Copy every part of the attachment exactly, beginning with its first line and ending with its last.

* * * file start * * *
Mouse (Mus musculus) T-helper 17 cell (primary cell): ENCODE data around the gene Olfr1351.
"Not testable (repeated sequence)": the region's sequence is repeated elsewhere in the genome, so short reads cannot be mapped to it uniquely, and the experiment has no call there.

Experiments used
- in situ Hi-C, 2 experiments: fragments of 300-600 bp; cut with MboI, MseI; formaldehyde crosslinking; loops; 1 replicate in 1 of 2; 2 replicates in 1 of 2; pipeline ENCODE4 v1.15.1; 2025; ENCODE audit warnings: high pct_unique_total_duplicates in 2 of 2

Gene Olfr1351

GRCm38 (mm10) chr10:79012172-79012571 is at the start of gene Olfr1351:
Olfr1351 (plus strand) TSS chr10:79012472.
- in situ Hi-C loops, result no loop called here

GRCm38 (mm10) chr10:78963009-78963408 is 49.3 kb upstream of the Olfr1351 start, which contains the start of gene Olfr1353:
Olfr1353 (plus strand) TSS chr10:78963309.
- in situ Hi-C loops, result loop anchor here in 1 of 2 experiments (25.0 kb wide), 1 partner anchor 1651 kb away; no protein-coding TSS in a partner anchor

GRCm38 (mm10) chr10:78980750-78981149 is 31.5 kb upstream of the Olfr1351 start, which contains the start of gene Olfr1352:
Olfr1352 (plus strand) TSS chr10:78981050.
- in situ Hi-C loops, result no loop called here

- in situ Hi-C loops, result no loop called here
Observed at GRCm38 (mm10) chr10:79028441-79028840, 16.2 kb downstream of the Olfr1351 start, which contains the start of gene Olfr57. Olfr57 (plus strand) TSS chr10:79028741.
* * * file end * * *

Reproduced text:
Mouse (Mus musculus) T-helper 17 cell (primary cell): ENCODE data around the gene Olfr1351.
"Not testable (repeated sequence)": the region's sequence is repeated elsewhere in the genome, so short reads cannot be mapped to it uniquely, and the experiment has no call there.

Experiments used
- in situ Hi-C, 2 experiments: fragments of 300-600 bp; cut with MboI, MseI; formaldehyde crosslinking; loops; 1 replicate in 1 of 2; 2 replicates in 1 of 2; pipeline ENCODE4 v1.15.1; 2025; ENCODE audit warnings: high pct_unique_total_duplicates in 2 of 2

Gene Olfr1351

GRCm38 (mm10) chr10:79012172-79012571 is at the start of gene Olfr1351:
Olfr1351 (plus strand) TSS chr10:79012472.
- in situ Hi-C loops, result no loop called here

GRCm38 (mm10) chr10:78963009-78963408 is 49.3 kb upstream of the Olfr1351 start, which contains the start of gene Olfr1353:
Olfr1353 (plus strand) TSS chr10:78963309.
- in situ Hi-C loops, result loop anchor here in 1 of 2 experiments (25.0 kb wide), 1 partner anchor 1651 kb away; no protein-coding TSS in a partner anchor

GRCm38 (mm10) chr10:78980750-78981149 is 31.5 kb upstream of the Olfr1351 start, which contains the start of gene Olfr1352:
Olfr1352 (plus strand) TSS chr10:78981050.
- in situ Hi-C loops, result no loop called here

- in situ Hi-C loops, result no loop called here
Observed at GRCm38 (mm10) chr10:79028441-79028840, 16.2 kb downstream of the Olfr1351 start, which contains the start of gene Olfr57. Olfr57 (plus strand) TSS chr10:79028741.